General Motors and NASA have teamed up to create a powered robotic glove for use in space - and on the auto factory floor.
The Human Grasp Assist device - aka the Robo-Glove - derives from the Robonaut 2 project. This saw the first humanoid robot launched into space in 2011, complete with sensors, actuators and tendons comparable to the nerves, muscles and tendons in a human hand.
But the team realized that the robotic hand had uses on Earth too.
"When fully developed, the Robo-Glove has the potential to reduce the amount of force that an auto worker would need to exert when operating a tool for an extended time or with repetitive motions," says manufacturing engineering director Dana Komin.
"In so doing, it is expected to reduce the risk of repetitive stress injury."
For example, says Komin, an astronaut working in a pressurized suit outside the space station or an assembly operator in a factory might need to use 15 to 20 pounds of force to hold a tool during an operation - but just five to ten with the robotic glove.
Actuators are embedded into the upper portion of the Roboglove to give grasping support to human fingers. Pressure sensors detect when the user is grasping a tool, following which the synthetic tendons automatically retract, pulling the fingers into a gripping position and holding them there until the sensor is released.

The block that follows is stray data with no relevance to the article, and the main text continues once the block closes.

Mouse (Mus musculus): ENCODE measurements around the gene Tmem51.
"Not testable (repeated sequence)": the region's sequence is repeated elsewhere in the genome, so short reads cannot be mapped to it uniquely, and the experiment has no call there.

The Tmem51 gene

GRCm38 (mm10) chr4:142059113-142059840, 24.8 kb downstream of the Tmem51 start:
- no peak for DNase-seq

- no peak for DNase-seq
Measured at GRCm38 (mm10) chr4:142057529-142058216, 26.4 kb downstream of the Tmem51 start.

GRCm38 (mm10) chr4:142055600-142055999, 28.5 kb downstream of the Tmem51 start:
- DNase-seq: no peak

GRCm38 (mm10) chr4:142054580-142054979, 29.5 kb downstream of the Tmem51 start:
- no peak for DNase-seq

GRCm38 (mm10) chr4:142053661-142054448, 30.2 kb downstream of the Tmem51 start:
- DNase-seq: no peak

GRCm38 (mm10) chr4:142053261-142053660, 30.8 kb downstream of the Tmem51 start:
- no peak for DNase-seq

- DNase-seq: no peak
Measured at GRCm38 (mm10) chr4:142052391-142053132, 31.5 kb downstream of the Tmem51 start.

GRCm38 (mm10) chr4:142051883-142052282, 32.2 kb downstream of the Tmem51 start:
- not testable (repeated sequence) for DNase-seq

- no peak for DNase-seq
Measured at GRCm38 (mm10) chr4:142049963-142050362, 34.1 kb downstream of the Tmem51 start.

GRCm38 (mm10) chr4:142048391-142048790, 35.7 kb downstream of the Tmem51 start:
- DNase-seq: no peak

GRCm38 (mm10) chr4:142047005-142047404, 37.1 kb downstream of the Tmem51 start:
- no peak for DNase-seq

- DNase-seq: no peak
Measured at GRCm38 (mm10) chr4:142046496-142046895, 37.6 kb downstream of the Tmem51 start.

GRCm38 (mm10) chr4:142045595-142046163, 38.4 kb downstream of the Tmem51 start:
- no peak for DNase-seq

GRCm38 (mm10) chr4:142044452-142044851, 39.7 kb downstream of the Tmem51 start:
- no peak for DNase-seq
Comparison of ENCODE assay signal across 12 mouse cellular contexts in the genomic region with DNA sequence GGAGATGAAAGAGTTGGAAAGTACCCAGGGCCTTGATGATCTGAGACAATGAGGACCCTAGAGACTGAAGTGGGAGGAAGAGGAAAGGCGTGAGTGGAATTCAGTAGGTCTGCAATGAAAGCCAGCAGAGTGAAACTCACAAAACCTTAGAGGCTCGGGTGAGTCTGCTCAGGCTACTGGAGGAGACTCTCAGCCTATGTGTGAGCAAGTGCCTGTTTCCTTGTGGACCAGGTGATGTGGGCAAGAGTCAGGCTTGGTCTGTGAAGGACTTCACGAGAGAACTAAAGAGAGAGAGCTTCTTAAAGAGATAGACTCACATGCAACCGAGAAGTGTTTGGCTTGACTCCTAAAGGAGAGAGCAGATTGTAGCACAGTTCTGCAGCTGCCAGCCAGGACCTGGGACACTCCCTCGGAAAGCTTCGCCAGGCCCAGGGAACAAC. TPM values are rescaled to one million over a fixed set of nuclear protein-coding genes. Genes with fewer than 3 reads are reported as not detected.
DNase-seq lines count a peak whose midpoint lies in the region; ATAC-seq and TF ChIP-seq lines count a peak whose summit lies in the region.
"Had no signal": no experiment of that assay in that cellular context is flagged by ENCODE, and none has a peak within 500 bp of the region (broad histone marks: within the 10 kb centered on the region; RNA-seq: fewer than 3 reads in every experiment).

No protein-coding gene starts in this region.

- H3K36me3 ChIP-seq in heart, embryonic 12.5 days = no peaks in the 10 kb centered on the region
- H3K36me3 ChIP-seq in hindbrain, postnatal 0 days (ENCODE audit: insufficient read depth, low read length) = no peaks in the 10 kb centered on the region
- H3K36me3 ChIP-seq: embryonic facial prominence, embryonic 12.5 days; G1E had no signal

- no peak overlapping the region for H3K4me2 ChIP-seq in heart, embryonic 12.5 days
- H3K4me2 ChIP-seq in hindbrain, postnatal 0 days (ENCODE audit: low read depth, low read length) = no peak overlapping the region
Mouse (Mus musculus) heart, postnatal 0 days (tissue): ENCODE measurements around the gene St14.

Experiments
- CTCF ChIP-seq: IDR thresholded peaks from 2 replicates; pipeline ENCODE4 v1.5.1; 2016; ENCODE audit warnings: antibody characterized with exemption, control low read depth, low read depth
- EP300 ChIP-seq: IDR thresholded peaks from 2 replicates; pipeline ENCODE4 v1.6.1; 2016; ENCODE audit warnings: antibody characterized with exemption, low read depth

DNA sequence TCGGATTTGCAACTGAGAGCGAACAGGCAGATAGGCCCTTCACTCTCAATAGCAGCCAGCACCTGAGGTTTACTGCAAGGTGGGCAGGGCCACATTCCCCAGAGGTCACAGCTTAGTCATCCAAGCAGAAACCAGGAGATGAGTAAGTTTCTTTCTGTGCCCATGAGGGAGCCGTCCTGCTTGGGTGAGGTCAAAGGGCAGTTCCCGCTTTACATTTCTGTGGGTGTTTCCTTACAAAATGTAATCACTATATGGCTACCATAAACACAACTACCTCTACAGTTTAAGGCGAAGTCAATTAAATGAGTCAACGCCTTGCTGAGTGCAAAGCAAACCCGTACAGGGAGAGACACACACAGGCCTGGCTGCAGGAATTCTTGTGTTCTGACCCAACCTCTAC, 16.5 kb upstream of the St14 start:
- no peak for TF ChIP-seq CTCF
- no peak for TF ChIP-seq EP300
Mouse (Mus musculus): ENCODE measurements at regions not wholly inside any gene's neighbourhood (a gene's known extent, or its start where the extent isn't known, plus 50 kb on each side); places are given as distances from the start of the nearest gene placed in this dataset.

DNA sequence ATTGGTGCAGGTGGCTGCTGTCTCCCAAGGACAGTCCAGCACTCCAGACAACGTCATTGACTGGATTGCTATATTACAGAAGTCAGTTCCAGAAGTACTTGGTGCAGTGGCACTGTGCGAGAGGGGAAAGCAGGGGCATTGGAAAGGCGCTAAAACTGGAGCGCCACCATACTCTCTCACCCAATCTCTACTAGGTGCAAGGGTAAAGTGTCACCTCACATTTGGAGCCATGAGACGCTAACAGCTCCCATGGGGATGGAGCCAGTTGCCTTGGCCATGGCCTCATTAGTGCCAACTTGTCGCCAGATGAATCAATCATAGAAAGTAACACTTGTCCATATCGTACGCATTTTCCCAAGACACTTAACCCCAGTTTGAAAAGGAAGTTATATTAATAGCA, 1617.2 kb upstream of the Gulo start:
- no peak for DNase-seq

The current prototypes weigh about two pounds and include the control electronics, actuators and a small display for programming and diagnostics. An off-the-shelf lithium-ion power-tool battery with a belt-clip is used to power the system.
A third-generation prototype that will use repackaged components to reduce the size and weight of the system is nearly complete.
"We are continuously looking for ways to improve safety and productivity on the shop floor," says Komin. "Our goal is to bring this technology to the shop floor in the near future."